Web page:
Financial Daily from THE HINDU group of publications
Monday, Nov 10, 2003
Agri-Biz & Commodities - Insight
Bringing price stability to futures
Macroeconomic developments demand that the stability in commodity prices is promoted by way of market expansion and allowing indicators to develop for a proper allocation of resources so as to ultimately help the growers. In this effort, promoting futures, for risk management and price discovery, appears to be a better bet than stabilisation funds and subsidies, be they through minimum support prices or minimum guarantee of prices (MSPs/MGPs).
Risk in production management is not always exogenous oversupply, slack demand and technology change are often to blame. It would only be rational to recognise such risks and act in time. For instance, coffee, rubber, tea, and tobacco growers are of the view that there is overproduction and that the prices do not cover even the variable costs. But they are unsure of when to stop, shift or diversify production. The information and analysis mechanisms are not perfect.
In India, a fund has been created to bring price stability, aimed at helping the growers, especially the small, when prices decline, and obtaining contributions when prices rise. In practise, such measures can lead to instability and cause a general crisis in the linked sectors (in plantations themselves, for instance). Reducing the losses of small growers merely shifts the pressure to the state or other institutions involved in bailout. This is discriminatory indeed. The cross-sectional and temporal factors are not taken into account. Why should the future generation bear the burnt of the inefficiencies of the present which has state support?
A more efficient and viable market mechanism for risk management and price discovery is futures, especially if there is wide stakeholder participation. From a macro-development angle, this should happen with appropriate measurement of risk. The current emphasis on reporting on trading turnover, be it in the stock or commodity market, lacks a macro-development framework. For example, resource mobilisation by the capital market has not kept pace with the increased turnover handled by the two mega bourses the NSE and the BSE. On the other hand, small investors and small towns with meagre resources have suffered all along mainly because risk measurement has not increased concomitantly with liberalisation. This has led to a narrow development of the market. Recently, the Securities and Exchange Board of India (SEBI) set up a Market Development Committee to go into this aspect.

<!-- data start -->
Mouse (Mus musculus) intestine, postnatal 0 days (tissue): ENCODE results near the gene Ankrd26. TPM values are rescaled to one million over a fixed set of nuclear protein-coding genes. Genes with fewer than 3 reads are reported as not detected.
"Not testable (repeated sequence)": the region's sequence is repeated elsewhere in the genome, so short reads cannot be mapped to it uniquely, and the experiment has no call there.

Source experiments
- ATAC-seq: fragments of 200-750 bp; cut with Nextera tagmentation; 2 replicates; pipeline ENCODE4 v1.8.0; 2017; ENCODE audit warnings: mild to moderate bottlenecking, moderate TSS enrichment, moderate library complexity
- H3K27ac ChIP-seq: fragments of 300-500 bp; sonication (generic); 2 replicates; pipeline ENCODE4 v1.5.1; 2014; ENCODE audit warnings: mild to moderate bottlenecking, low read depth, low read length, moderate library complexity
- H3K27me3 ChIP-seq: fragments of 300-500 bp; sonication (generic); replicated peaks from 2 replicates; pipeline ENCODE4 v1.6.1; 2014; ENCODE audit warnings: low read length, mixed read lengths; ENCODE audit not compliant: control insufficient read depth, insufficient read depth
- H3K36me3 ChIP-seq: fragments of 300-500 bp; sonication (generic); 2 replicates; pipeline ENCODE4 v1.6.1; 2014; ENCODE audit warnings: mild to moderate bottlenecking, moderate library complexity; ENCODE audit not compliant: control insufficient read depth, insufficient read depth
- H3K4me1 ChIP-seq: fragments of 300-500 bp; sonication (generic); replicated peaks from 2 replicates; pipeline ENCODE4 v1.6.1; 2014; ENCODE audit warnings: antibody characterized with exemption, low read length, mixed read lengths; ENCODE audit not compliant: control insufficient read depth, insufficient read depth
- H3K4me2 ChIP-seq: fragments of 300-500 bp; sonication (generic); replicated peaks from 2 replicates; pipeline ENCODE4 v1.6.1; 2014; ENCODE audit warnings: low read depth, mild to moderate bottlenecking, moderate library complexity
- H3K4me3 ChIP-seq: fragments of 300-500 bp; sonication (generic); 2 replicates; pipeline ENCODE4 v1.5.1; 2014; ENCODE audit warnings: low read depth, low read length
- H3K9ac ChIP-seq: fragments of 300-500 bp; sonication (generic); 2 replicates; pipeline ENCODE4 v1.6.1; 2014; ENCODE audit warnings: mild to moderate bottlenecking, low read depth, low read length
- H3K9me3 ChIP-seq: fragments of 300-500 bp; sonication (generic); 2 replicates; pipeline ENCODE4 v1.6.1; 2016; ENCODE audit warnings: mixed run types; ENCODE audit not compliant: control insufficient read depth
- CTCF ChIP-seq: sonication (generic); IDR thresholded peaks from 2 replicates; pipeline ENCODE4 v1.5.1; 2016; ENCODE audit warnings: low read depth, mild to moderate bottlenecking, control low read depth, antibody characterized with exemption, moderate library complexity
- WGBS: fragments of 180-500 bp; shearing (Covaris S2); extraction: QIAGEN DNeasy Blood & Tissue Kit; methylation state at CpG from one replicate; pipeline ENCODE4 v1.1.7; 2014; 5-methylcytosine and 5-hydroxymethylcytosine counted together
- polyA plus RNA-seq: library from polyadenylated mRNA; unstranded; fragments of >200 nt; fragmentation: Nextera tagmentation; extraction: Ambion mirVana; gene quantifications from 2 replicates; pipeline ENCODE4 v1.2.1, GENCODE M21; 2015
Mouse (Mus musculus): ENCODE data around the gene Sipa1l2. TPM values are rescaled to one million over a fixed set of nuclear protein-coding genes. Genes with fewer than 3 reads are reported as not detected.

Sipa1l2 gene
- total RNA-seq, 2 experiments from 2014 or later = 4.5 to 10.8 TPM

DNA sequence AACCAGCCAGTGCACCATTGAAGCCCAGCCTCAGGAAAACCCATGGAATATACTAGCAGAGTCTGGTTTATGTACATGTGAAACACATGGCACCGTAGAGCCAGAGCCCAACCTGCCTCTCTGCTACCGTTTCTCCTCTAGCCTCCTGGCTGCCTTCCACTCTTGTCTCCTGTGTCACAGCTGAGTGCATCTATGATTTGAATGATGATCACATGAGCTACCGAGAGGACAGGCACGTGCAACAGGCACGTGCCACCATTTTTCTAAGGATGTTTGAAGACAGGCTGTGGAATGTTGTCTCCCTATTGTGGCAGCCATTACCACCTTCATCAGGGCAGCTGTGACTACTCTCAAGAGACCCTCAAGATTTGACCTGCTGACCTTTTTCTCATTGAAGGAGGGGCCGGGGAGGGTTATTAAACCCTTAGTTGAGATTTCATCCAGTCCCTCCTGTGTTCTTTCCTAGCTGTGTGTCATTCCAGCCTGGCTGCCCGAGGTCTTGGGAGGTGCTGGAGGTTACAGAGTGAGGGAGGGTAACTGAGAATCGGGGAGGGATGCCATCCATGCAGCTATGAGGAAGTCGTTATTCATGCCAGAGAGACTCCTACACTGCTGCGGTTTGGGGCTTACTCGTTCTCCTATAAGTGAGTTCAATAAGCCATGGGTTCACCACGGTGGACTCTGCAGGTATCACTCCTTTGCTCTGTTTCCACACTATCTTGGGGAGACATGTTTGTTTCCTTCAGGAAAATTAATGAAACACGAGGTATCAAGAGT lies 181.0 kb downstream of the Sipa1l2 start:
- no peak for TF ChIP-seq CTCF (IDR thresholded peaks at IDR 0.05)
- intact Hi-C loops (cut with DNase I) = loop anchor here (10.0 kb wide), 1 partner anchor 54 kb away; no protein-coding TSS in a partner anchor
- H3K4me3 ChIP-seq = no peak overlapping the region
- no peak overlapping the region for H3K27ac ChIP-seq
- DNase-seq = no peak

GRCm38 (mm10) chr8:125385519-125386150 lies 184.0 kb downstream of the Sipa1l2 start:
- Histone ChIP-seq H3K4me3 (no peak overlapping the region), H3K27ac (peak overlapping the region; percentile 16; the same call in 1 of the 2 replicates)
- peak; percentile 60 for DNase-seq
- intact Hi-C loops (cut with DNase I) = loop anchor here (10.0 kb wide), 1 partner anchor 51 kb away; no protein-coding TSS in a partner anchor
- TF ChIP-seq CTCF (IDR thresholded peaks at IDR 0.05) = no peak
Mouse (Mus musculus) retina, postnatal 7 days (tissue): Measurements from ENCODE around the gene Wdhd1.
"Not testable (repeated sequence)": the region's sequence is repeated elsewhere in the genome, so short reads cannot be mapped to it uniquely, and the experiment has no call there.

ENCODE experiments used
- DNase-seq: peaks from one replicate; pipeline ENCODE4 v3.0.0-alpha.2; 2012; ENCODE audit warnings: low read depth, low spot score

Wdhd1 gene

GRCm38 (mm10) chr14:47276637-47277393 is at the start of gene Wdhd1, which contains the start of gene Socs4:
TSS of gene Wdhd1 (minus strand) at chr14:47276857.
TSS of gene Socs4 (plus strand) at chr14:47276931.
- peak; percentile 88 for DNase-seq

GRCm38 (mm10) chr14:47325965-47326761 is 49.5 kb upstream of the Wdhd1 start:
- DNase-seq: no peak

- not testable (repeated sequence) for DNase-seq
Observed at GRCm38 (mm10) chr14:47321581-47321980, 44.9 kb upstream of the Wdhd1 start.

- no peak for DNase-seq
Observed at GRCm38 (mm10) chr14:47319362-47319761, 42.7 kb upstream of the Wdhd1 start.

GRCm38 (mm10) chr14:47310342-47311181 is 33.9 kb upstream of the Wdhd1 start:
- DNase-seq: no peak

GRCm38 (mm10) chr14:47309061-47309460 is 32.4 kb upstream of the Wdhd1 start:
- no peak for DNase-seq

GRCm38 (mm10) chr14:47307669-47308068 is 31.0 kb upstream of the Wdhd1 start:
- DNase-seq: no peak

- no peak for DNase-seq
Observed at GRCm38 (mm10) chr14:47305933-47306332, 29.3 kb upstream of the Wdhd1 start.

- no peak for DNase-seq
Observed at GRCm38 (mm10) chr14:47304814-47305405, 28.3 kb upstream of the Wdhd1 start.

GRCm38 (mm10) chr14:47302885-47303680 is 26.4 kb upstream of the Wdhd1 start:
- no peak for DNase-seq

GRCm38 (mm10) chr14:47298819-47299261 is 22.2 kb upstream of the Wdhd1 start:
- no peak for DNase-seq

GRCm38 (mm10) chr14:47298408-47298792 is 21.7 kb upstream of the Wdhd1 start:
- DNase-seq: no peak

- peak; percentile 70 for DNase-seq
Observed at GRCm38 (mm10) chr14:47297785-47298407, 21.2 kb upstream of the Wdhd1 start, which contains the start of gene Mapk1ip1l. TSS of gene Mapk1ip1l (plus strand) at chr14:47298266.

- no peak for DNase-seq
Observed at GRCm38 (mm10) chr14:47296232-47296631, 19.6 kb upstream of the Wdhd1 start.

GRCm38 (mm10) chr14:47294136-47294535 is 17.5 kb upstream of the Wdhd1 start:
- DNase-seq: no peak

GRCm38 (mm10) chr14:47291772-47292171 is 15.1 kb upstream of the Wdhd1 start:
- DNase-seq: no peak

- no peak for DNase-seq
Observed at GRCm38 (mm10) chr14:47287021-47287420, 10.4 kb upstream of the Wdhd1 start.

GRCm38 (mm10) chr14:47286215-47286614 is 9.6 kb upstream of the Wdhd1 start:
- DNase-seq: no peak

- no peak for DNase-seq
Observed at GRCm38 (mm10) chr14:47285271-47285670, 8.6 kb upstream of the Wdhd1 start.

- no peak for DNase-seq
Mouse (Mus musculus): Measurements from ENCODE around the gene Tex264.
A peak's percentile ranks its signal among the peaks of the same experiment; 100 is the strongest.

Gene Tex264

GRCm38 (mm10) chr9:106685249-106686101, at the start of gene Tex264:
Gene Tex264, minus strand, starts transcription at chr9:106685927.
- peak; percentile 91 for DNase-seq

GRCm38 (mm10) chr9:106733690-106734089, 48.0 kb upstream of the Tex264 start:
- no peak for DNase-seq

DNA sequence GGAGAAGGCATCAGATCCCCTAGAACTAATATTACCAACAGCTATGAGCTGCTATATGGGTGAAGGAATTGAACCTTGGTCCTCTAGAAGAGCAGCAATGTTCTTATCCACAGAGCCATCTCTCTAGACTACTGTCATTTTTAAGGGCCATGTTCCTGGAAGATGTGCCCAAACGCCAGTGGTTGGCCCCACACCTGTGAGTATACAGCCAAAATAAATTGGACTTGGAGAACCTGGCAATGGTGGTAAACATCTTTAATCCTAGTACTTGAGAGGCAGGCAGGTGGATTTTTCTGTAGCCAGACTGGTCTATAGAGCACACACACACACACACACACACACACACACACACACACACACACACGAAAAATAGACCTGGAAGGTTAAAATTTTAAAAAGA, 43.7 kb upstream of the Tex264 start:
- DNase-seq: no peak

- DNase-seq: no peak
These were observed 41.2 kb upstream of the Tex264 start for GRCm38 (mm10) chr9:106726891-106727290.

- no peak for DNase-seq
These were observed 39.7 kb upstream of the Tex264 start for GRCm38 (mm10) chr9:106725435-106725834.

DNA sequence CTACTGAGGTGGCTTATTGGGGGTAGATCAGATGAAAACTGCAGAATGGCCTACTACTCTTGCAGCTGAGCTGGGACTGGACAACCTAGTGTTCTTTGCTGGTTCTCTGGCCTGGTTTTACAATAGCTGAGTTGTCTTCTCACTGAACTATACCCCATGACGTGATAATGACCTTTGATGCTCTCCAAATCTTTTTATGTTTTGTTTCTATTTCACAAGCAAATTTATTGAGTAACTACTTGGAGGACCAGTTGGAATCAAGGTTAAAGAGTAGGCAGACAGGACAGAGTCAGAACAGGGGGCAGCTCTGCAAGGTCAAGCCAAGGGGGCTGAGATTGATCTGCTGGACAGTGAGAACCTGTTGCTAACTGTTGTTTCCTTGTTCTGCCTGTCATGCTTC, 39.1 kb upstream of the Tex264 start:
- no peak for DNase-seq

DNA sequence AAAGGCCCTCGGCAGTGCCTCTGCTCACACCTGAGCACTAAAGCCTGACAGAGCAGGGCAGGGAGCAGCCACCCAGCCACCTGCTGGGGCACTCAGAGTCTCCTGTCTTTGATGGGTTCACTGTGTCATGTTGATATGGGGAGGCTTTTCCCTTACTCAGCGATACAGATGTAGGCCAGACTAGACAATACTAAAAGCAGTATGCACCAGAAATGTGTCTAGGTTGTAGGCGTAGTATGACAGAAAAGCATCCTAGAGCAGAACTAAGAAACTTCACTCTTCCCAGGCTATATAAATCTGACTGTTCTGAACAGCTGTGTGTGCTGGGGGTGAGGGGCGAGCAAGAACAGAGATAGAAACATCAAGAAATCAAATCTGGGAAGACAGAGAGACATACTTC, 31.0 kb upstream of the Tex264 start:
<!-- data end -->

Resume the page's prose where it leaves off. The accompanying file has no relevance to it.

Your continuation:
A macro-development approach would require the market to be a financial intermediary so that savings and investment rates rise, thereby boosting GDP growth and employment. Similarly, in commodity futures, risk measurement, risk management and price discovery need to help macro-developments insofar as agricultural market reforms are a must to enable agriculture grow in terms of GDP, realising higher value-addition and employment in the process.
The speculative nature of futures is the Achillies' heel of the market. So are the illegal trade and round tripping, all to avoid transparency and taxes. Such phenomena persist and traders have qualms about claiming that the reported trade is only a fraction of the trading activity taking place outside the regime. This apparently subverts the regulation and macro-development and, thus, public interest.
An ideal growth framework would be one in which micro- and macro-level structures work in tandem. Such a working would maximise the value-added and contribute to GDP growth and employment. Ensuring this requires crafting of certain indicators, a system for dissemination of information on trading and prices, both spot and futures, that makes full use of the latest ICT.
How the combining of micro-macro development frameworks would be of advantage the economy is brought out in the Table.
Given the `noisy' nature of the Indian wholesale and retail markets, particularly in essential items such as wheat, rice, oilseeds and edible oils, symmetry in dissemination of real-time spot and future prices will help consumers at large.
(The author is Senior Economic Adviser, Department of Consumer Affairs, at Kochi. The views are personal.)
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